Doctors Focus on Depression in Patients with Parkinson’s
September 19, 2006
Doctors have found that nearly half of all Parkinson’s patients also suffer from depression, and many patients mistakenly assume that the condition is simply something they have to live with. Not so, say doctors at the University of Rochester Medical Center, who are leading a nationwide study to test the effectiveness of anti-depressants in patients with the disease.
The study will include 228 patients at 19 sites around North America, including Rochester. Doctors conducting the four-year study, funded by the National Institute of Neurological Disorders and Stroke, are testing whether the anti-depressant medications paroxetine (brand name Paxil) and venlafaxine (brand name Effexor) are effective at alleviating the depression that many Parkinson’s patients experience. It’s the first large placebo-controlled study testing how well anti-depressant medications actually work in patients with Parkinson’s.
“Many people who are depressed are reluctant to seek treatment,” said Irene Richard, M.D., the neurologist who heads the study. “Some patients believe it’s just a matter of will to overcome depression, and others think it’s just a normal response to being diagnosed with Parkinson’s. We’re saying that the depression is part of Parkinson’s, that there is treatment for their depression.”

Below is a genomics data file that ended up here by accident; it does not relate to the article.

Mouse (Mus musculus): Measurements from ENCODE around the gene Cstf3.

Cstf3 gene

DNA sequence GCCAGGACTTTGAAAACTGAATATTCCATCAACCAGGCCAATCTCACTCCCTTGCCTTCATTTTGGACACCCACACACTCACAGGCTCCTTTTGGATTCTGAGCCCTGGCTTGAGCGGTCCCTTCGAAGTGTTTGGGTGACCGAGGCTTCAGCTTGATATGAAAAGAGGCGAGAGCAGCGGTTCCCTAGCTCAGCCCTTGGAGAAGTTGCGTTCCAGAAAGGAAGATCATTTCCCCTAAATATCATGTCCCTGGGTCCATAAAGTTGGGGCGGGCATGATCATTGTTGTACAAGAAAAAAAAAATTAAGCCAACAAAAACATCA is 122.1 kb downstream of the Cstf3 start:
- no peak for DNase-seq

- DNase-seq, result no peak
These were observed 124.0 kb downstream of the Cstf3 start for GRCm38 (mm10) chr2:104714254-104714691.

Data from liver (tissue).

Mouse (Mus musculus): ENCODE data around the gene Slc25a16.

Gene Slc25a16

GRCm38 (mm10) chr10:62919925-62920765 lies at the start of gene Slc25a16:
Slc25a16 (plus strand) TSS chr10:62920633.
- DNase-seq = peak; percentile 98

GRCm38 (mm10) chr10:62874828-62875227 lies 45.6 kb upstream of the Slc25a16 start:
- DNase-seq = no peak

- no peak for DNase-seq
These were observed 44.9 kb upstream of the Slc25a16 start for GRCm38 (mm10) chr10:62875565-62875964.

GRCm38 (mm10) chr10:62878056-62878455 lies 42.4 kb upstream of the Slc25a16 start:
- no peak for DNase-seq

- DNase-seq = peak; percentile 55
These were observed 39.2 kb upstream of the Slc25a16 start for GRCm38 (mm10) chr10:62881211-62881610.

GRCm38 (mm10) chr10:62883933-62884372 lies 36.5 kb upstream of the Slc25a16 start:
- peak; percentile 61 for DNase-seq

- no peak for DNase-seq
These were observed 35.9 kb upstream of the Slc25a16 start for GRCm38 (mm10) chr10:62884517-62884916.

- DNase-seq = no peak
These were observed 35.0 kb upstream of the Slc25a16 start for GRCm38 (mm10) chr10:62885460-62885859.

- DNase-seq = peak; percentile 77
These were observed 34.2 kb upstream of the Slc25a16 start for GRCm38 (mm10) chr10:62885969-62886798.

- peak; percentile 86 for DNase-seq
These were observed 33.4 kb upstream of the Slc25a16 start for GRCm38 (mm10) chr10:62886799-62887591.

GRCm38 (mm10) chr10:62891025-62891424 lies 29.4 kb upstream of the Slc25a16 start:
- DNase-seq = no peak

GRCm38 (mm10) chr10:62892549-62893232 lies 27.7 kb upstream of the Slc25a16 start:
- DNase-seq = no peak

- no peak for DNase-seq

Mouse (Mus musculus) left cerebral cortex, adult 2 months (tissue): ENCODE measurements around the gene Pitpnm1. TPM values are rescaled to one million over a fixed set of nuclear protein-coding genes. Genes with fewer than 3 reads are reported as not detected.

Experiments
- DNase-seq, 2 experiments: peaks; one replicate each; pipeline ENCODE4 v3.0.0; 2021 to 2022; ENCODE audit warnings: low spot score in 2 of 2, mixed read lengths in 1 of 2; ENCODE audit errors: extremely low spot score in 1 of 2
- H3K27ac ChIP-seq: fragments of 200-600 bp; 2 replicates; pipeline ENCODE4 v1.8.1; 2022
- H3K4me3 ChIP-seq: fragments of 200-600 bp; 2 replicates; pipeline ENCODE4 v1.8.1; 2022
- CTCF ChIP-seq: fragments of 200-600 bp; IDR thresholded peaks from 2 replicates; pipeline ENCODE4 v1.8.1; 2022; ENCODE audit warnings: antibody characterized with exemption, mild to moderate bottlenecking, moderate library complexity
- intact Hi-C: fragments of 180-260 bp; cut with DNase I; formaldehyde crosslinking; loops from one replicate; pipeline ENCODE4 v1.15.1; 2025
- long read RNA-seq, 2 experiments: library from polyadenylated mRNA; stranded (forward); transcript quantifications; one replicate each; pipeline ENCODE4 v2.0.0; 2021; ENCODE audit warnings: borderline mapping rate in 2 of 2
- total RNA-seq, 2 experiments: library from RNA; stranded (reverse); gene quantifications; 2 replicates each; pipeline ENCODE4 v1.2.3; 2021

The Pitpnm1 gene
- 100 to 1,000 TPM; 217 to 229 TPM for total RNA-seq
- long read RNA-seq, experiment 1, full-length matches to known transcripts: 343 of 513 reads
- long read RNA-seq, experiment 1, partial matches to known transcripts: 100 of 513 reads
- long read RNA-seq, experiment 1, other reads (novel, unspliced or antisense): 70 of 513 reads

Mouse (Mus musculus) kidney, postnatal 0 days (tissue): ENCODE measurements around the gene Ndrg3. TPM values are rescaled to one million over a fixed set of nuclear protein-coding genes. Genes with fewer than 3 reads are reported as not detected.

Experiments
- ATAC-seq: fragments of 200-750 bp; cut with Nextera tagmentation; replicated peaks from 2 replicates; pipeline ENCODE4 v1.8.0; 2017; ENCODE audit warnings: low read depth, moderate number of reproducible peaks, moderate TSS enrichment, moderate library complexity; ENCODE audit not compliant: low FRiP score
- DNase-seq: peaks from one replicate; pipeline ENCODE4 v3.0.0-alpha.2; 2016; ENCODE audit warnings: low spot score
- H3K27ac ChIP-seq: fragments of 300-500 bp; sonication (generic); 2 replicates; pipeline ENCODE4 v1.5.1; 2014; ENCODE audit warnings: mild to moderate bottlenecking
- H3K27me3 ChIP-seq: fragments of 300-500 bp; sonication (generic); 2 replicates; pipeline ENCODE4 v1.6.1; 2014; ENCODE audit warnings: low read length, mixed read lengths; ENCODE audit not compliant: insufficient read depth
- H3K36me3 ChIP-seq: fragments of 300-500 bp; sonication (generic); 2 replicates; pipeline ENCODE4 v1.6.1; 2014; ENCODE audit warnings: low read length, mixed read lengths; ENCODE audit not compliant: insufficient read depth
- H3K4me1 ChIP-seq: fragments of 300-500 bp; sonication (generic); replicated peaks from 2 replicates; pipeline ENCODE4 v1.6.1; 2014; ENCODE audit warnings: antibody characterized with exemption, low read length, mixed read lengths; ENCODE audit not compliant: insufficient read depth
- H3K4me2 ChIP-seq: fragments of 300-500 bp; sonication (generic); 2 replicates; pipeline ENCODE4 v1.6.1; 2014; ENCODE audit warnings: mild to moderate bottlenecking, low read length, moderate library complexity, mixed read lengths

Of Parkinson’s patients who become depressed, about half have “major” depression that has a significant impact on their lives, while others have milder forms of depression that are still distressing, doctors say. Since many people who are depressed often have a difficult time recognizing the condition or seeking help, doctors and nurses have found that the initial phone call looking for help often comes from a concerned family member or loved one.
Recently the American Academy of Neurology recommended that doctors evaluate all Parkinson’s patients for depression. And in an article in the journal Neurology, scientists said that doctors need to be on the lookout for both apathy and depression in Parkinson’s patients.
Anyone who has been diagnosed with Parkinson’s disease and is interested in participating in the study should call Cheryl Deeley at (585) 341-7500.